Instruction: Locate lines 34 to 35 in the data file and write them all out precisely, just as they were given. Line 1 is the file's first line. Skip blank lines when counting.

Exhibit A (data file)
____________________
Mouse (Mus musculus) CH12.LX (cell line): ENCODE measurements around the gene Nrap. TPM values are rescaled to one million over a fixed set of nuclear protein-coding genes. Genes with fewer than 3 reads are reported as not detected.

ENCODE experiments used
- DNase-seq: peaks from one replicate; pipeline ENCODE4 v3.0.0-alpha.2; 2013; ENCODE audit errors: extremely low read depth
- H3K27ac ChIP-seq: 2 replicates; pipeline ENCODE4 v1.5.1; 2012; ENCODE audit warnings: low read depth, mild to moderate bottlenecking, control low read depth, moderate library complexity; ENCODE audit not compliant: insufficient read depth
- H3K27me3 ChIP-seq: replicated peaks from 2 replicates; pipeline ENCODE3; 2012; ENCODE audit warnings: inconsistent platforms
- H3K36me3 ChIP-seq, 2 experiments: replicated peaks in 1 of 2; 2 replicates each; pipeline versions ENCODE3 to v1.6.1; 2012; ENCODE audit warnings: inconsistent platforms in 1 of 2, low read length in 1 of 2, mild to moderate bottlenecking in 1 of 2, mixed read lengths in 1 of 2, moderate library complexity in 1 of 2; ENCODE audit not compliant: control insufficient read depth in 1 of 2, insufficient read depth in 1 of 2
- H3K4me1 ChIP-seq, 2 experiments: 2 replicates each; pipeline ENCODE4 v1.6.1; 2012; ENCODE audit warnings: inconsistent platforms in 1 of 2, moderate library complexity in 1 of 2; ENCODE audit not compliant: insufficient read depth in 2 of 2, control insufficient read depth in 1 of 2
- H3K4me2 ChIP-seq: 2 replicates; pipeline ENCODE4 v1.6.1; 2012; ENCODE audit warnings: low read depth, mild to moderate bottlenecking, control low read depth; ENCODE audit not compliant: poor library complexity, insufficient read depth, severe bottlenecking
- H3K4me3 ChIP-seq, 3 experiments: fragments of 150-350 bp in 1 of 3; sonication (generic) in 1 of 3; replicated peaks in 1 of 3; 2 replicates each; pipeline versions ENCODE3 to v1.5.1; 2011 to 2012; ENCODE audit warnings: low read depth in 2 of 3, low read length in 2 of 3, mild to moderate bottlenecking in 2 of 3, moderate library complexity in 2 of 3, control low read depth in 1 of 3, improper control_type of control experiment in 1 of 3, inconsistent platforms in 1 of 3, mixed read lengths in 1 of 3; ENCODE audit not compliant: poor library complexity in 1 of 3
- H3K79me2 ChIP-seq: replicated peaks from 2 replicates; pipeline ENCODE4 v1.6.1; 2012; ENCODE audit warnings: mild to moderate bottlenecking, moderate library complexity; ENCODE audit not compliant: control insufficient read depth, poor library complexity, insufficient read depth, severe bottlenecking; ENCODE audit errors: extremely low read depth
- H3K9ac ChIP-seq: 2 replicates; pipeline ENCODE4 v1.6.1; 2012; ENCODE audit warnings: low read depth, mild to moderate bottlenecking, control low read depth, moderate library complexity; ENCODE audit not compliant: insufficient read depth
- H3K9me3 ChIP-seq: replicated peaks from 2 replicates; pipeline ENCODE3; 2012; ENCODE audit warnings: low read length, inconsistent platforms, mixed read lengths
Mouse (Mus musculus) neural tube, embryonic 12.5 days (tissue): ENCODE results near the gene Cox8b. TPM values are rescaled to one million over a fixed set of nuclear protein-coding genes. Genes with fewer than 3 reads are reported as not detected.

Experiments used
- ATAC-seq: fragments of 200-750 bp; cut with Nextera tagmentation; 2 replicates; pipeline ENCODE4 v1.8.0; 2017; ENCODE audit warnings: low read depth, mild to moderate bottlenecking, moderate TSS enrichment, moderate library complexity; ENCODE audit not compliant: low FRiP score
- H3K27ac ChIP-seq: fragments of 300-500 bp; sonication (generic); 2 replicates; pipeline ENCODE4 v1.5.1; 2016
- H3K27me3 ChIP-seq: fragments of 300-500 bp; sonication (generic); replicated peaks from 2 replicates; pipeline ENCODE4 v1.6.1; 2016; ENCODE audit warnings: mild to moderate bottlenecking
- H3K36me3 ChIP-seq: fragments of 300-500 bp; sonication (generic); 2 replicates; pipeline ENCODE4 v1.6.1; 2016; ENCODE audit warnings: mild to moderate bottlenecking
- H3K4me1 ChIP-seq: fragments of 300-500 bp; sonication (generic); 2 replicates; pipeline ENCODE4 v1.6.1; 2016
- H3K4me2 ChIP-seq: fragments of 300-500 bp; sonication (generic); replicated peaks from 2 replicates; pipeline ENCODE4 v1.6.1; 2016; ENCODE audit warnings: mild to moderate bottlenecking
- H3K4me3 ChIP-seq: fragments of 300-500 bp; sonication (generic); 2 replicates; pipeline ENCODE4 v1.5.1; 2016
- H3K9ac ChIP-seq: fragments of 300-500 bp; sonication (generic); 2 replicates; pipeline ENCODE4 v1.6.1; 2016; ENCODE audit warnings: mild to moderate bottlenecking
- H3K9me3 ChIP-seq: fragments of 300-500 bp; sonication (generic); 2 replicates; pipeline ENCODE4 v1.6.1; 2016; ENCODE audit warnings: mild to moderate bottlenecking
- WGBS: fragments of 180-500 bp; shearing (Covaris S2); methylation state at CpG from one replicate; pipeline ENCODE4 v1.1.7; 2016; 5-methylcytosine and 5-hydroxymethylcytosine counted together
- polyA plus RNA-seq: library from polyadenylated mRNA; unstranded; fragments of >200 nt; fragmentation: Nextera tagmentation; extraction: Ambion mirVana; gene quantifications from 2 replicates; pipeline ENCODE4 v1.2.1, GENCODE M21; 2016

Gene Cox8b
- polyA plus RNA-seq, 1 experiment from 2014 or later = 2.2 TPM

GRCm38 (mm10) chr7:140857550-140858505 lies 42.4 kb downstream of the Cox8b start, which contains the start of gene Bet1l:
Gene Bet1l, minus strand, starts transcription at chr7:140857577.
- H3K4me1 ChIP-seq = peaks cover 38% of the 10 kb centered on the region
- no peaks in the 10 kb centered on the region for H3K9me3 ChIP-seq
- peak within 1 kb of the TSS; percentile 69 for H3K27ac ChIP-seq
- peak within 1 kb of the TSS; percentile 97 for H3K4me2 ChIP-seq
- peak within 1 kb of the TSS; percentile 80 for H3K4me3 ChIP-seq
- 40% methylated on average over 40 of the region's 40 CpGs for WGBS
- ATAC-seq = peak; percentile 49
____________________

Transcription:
- peak within 1 kb of the TSS; percentile 80 for H3K4me3 ChIP-seq
- 40% methylated on average over 40 of the region's 40 CpGs for WGBS